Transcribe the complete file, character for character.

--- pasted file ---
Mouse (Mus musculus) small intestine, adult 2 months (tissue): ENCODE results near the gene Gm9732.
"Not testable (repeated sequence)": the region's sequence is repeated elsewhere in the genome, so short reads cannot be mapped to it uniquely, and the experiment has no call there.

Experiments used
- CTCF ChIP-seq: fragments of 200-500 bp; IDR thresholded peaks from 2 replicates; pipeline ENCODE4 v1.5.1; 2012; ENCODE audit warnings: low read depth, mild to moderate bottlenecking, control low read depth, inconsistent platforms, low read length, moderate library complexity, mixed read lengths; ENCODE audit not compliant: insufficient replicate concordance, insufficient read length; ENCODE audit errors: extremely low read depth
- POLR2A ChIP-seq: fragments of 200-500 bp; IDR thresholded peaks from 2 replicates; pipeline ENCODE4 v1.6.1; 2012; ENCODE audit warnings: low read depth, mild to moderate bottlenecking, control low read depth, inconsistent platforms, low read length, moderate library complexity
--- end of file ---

Mouse (Mus musculus) small intestine, adult 2 months (tissue): ENCODE results near the gene Gm9732.
"Not testable (repeated sequence)": the region's sequence is repeated elsewhere in the genome, so short reads cannot be mapped to it uniquely, and the experiment has no call there.

Experiments used
- CTCF ChIP-seq: fragments of 200-500 bp; IDR thresholded peaks from 2 replicates; pipeline ENCODE4 v1.5.1; 2012; ENCODE audit warnings: low read depth, mild to moderate bottlenecking, control low read depth, inconsistent platforms, low read length, moderate library complexity, mixed read lengths; ENCODE audit not compliant: insufficient replicate concordance, insufficient read length; ENCODE audit errors: extremely low read depth
- POLR2A ChIP-seq: fragments of 200-500 bp; IDR thresholded peaks from 2 replicates; pipeline ENCODE4 v1.6.1; 2012; ENCODE audit warnings: low read depth, mild to moderate bottlenecking, control low read depth, inconsistent platforms, low read length, moderate library complexity